The Plastic Problem: Challenges We Face
Are We Making Progress Reducing Plastic Waste?
Plastics were officially invented in 1907 but the popularity of them wouldn’t catch on for another fifty years. In fact, it wasn’t even until the 1980s that plastics became a worldwide commodity and seen as ‘normal’ to use by everyone. By 1985, almost 75% of grocery stores were offering plastic bags to their customers. Between 1930 and 1996, most of the plastics that are used today and are disposable were invented and put into use – everything from Saran® wrap to Tupperware® to TV dinners and salads in a bag.
Plastic takes more than 400 years to degrade, so most of it still exists in some form. Only 12 percent has been incinerated. – National Geographic
But it seems that the material that was thought to be our savior just a few decades ago has become the scourge of the environment and can even create potential health problems if you used them. Disposable plastics have, unfortunately, really become a problem in the environment. Their exponential growth in use the last few years has created unique challenges to the Earth and especially the use of smaller disposable plastics such as cutlery and straws and condiment packages. While there are many experts that are working to solve this problem, at the moment only about 2-10% of all plastic used is recycled and subsequently reused for other products.
So what happens to all of the other plastic?
The excess plastic in our current world has even created new words. Plastic pollution, as it has been coined, is the term that refers to the accumulation of excess plastic in the environment that negatively affects wildlife, their habitats and/or humans. Because plastic is so much cheaper to manufacture than other materials, it has become a favorite of corporations that wish to maximize their profits. Unfortunately, that has also made it almost omnipresent and very little of the disposable plastic used is recycled.
Disposable plastics can be recycled, but there are many challenges to the recycling process.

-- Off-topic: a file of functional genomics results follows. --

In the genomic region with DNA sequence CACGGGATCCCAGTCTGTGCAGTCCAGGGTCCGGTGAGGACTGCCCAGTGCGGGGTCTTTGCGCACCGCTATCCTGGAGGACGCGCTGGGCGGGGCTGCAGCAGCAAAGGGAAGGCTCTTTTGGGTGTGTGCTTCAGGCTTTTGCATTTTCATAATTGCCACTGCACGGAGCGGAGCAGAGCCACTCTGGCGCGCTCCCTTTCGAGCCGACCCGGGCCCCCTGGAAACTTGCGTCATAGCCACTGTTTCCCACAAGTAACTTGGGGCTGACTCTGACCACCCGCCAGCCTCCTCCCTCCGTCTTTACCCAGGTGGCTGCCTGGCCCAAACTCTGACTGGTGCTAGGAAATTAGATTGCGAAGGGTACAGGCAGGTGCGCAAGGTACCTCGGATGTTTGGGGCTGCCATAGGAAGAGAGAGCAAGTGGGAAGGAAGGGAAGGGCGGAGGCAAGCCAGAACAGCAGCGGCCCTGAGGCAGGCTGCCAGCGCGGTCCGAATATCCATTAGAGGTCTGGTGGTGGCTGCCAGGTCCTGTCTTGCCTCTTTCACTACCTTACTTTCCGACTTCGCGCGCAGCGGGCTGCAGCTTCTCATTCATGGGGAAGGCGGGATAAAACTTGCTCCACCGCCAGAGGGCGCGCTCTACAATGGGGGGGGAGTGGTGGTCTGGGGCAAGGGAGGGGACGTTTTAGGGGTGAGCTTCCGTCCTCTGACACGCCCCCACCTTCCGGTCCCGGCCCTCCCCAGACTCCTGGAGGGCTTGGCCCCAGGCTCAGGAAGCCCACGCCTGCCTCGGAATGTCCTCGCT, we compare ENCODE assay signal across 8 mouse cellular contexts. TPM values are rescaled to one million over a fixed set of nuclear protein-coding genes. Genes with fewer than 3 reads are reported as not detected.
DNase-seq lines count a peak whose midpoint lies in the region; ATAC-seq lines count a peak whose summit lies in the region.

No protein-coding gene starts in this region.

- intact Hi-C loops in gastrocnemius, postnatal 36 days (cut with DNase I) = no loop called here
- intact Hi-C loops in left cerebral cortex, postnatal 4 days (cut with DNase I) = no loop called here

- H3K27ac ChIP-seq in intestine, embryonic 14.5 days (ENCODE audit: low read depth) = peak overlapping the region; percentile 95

- Not all disposable plastic is properly disposed of in the recycling bins by the people that use them. There is a lot of plastic that could be recycled that isn’t because people simply do not put the items into the proper containers and instead dump them in the trash where they end up in landfills. In the United States, only nine percent of plastic is even recycled.
- One more reason for that low percentage is that recycling bins and options are not always available, even in the United States. In fact, the U.S. might be lagging far behind other countries in their recycling efforts. While some states, like Oregon, are known for their recycling efforts, most don’t have any sort of system in place and recycling costs extra or takes extra effort from consumers.
- Even if these first two conditions were met, not all plastic can be recycled. You know those little numbers on the bottom of disposable plastic items? Those numbers, from one to seven, are a resin identification code and it helps to sort plastics when they’re being recycled. Categories one and two are commonly recycled but three to seven are almost questionable – some municipalities and cities will recycle them while others will not.
- Even if it is put into its proper bin, recyclable plastic has to be clean to be processed. This means that food containers, drink bottles and condiment packages are not able to be recycled and end up in a landfill – even if they are made of plastic that could have been recycled. Factories and processing plants won’t take the time to clean the plastic themselves so they just dump those pieces back into the landfill.
Plastic Side Effects
On top of all of the environmental concerns, plastic also poses serious health risks to humans. Because of the materials that they are made of, plastic containers, bags, cutlery and storage plastics can be leaking harmful chemicals into your food and products. Since the 1960’s, manufacturers have used bisophenol A (BPA) an industrial chemical, to manufacture all kinds of plastic products. And although BPA came to the forefront of consumer’s worries more than a few years ago, thus forcing many manufacturers to discontinue its use, BPA has simply been replaced in many instances with BPS, a close cousin of BPA that is just as harmful to humans.